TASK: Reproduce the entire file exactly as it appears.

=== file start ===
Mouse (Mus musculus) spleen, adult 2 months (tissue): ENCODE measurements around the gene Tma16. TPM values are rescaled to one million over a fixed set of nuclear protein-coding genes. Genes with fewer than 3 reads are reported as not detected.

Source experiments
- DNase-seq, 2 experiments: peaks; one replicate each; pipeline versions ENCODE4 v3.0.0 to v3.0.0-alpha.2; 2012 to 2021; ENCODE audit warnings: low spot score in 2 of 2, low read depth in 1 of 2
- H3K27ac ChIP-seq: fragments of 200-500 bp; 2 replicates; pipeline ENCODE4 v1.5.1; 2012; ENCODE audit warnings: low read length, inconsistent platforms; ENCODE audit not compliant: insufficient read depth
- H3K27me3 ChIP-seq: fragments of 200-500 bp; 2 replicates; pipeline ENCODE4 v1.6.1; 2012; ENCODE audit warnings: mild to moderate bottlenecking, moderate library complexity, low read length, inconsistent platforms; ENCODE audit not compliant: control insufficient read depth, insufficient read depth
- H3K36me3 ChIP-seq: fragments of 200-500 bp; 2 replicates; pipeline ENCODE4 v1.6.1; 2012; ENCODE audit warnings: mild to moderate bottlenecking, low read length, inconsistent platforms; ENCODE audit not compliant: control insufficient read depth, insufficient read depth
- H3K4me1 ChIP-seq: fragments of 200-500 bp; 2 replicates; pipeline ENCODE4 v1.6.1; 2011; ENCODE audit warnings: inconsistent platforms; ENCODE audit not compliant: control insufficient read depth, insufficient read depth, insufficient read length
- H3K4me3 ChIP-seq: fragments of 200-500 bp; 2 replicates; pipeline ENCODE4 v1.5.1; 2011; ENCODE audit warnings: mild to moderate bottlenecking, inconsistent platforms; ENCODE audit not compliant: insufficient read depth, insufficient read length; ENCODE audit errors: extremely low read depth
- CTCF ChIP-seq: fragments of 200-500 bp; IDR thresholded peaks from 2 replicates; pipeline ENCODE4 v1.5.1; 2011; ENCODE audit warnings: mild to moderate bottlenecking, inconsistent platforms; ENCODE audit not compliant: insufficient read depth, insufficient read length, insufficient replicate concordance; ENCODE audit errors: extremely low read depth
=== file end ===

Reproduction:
Mouse (Mus musculus) spleen, adult 2 months (tissue): ENCODE measurements around the gene Tma16. TPM values are rescaled to one million over a fixed set of nuclear protein-coding genes. Genes with fewer than 3 reads are reported as not detected.

Source experiments
- DNase-seq, 2 experiments: peaks; one replicate each; pipeline versions ENCODE4 v3.0.0 to v3.0.0-alpha.2; 2012 to 2021; ENCODE audit warnings: low spot score in 2 of 2, low read depth in 1 of 2
- H3K27ac ChIP-seq: fragments of 200-500 bp; 2 replicates; pipeline ENCODE4 v1.5.1; 2012; ENCODE audit warnings: low read length, inconsistent platforms; ENCODE audit not compliant: insufficient read depth
- H3K27me3 ChIP-seq: fragments of 200-500 bp; 2 replicates; pipeline ENCODE4 v1.6.1; 2012; ENCODE audit warnings: mild to moderate bottlenecking, moderate library complexity, low read length, inconsistent platforms; ENCODE audit not compliant: control insufficient read depth, insufficient read depth
- H3K36me3 ChIP-seq: fragments of 200-500 bp; 2 replicates; pipeline ENCODE4 v1.6.1; 2012; ENCODE audit warnings: mild to moderate bottlenecking, low read length, inconsistent platforms; ENCODE audit not compliant: control insufficient read depth, insufficient read depth
- H3K4me1 ChIP-seq: fragments of 200-500 bp; 2 replicates; pipeline ENCODE4 v1.6.1; 2011; ENCODE audit warnings: inconsistent platforms; ENCODE audit not compliant: control insufficient read depth, insufficient read depth, insufficient read length
- H3K4me3 ChIP-seq: fragments of 200-500 bp; 2 replicates; pipeline ENCODE4 v1.5.1; 2011; ENCODE audit warnings: mild to moderate bottlenecking, inconsistent platforms; ENCODE audit not compliant: insufficient read depth, insufficient read length; ENCODE audit errors: extremely low read depth
- CTCF ChIP-seq: fragments of 200-500 bp; IDR thresholded peaks from 2 replicates; pipeline ENCODE4 v1.5.1; 2011; ENCODE audit warnings: mild to moderate bottlenecking, inconsistent platforms; ENCODE audit not compliant: insufficient read depth, insufficient read length, insufficient replicate concordance; ENCODE audit errors: extremely low read depth